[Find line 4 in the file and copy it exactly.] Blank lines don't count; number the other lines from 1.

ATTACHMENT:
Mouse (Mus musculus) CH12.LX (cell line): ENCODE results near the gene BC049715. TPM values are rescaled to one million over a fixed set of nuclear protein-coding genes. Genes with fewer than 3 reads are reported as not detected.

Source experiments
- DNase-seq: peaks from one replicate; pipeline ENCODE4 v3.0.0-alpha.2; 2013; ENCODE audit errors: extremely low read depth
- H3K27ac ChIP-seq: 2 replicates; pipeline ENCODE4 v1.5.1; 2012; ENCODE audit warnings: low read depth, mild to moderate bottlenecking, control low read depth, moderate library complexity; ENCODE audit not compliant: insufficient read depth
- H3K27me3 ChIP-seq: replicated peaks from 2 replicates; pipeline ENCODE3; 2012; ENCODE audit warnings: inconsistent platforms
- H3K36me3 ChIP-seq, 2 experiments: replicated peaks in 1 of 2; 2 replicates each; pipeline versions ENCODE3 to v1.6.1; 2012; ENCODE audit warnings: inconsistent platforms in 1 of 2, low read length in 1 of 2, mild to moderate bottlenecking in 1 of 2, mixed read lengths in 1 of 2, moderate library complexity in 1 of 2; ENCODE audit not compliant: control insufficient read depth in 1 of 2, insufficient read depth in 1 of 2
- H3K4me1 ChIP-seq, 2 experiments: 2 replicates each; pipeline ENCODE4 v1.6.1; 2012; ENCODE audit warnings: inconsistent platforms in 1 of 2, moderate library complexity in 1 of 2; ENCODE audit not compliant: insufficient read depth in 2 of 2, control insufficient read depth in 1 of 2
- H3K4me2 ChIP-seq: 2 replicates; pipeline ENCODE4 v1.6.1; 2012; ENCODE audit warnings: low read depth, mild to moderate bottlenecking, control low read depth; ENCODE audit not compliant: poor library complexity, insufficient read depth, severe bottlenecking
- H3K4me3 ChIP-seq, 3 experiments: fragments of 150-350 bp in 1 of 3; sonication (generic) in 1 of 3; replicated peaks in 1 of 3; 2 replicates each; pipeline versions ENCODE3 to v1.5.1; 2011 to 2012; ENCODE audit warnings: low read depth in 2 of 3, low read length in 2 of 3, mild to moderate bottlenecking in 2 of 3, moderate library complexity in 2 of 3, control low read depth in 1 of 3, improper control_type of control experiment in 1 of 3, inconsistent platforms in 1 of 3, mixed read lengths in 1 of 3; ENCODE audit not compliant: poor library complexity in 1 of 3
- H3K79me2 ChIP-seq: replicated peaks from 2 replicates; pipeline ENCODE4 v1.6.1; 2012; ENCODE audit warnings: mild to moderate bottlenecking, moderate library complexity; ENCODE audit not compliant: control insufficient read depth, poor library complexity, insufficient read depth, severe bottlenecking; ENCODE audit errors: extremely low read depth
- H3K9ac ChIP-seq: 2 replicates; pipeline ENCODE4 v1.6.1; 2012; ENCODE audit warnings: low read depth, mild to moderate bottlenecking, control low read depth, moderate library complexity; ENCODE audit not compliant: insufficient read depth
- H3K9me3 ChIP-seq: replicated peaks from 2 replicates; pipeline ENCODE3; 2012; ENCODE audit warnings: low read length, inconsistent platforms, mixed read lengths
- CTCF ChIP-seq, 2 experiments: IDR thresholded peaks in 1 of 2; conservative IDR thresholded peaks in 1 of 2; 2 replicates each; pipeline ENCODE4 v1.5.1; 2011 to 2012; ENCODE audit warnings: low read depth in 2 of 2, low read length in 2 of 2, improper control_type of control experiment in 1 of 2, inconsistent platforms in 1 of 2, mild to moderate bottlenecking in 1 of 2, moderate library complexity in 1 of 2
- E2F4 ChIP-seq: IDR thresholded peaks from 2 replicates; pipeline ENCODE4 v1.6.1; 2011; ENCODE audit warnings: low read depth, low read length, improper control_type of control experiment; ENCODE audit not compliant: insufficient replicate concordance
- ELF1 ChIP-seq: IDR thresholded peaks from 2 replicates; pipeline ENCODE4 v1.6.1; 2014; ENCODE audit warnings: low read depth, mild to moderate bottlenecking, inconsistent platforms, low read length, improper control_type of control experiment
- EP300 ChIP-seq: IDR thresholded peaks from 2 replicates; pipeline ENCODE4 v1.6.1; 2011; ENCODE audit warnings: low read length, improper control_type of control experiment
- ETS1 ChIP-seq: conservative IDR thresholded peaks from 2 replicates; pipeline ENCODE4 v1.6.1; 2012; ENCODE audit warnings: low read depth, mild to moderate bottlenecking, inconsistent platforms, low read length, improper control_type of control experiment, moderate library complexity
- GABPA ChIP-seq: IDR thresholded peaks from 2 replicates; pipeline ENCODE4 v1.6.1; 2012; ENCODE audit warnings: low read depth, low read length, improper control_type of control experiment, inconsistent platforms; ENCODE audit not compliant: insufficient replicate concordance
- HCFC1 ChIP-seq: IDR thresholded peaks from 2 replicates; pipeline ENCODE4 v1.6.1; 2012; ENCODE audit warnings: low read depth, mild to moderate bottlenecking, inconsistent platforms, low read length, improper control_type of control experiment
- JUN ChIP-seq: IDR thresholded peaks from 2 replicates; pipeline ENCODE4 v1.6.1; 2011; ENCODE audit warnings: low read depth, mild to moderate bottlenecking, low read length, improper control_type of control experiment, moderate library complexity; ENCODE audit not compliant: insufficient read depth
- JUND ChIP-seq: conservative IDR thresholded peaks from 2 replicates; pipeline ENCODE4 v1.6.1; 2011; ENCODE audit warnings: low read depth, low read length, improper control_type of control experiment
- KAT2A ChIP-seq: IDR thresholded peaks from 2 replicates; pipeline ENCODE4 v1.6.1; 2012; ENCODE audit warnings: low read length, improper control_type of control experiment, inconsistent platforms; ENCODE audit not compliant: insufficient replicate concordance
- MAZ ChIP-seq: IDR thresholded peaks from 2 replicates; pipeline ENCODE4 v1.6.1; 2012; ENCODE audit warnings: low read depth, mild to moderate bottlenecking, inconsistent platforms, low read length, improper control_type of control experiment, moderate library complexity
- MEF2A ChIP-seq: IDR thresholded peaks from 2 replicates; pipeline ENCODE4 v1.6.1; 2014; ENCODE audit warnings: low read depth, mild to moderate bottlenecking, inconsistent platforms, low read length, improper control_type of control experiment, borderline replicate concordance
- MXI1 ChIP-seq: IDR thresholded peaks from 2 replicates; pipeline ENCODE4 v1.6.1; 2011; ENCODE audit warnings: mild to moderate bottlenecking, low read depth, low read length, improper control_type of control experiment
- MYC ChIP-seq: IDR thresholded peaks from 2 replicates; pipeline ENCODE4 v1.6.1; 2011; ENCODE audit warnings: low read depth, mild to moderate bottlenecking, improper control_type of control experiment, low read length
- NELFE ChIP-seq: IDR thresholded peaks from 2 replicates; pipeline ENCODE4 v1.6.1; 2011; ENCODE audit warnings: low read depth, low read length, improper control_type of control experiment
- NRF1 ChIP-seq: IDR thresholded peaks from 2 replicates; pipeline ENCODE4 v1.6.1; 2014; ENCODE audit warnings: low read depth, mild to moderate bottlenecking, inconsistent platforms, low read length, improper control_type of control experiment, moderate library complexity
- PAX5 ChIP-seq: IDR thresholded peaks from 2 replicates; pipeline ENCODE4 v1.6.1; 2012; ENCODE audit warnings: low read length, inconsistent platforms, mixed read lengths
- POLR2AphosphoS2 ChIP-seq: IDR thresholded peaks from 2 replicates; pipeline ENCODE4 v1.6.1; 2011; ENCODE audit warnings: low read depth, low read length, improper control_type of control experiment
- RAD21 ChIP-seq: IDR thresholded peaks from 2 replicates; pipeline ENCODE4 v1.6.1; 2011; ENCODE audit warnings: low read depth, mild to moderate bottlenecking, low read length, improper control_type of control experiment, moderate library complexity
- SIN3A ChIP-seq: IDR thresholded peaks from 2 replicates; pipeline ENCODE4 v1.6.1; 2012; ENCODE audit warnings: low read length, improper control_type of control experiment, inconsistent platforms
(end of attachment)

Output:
- H3K27ac ChIP-seq: 2 replicates; pipeline ENCODE4 v1.5.1; 2012; ENCODE audit warnings: low read depth, mild to moderate bottlenecking, control low read depth, moderate library complexity; ENCODE audit not compliant: insufficient read depth